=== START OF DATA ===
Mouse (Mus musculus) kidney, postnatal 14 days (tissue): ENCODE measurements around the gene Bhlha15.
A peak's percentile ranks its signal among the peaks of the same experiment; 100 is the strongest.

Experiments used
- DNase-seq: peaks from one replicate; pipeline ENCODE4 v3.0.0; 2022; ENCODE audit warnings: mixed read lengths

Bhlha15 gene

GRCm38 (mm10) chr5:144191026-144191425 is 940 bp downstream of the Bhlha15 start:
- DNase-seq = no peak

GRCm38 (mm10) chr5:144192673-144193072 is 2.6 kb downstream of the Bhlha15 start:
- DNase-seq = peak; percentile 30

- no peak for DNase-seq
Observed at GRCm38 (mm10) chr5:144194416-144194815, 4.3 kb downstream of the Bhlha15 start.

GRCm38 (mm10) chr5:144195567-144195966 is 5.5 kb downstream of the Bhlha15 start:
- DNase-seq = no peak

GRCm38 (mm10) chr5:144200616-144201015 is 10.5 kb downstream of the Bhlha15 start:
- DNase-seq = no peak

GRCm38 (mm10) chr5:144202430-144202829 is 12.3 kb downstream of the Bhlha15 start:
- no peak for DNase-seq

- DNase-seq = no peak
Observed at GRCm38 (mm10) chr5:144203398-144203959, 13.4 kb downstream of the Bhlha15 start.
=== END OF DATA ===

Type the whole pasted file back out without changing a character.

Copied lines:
Mouse (Mus musculus) kidney, postnatal 14 days (tissue): ENCODE measurements around the gene Bhlha15.
A peak's percentile ranks its signal among the peaks of the same experiment; 100 is the strongest.

Experiments used
- DNase-seq: peaks from one replicate; pipeline ENCODE4 v3.0.0; 2022; ENCODE audit warnings: mixed read lengths

Bhlha15 gene

GRCm38 (mm10) chr5:144191026-144191425 is 940 bp downstream of the Bhlha15 start:
- DNase-seq = no peak

GRCm38 (mm10) chr5:144192673-144193072 is 2.6 kb downstream of the Bhlha15 start:
- DNase-seq = peak; percentile 30

- no peak for DNase-seq
Observed at GRCm38 (mm10) chr5:144194416-144194815, 4.3 kb downstream of the Bhlha15 start.

GRCm38 (mm10) chr5:144195567-144195966 is 5.5 kb downstream of the Bhlha15 start:
- DNase-seq = no peak

GRCm38 (mm10) chr5:144200616-144201015 is 10.5 kb downstream of the Bhlha15 start:
- DNase-seq = no peak

GRCm38 (mm10) chr5:144202430-144202829 is 12.3 kb downstream of the Bhlha15 start:
- no peak for DNase-seq

- DNase-seq = no peak
Observed at GRCm38 (mm10) chr5:144203398-144203959, 13.4 kb downstream of the Bhlha15 start.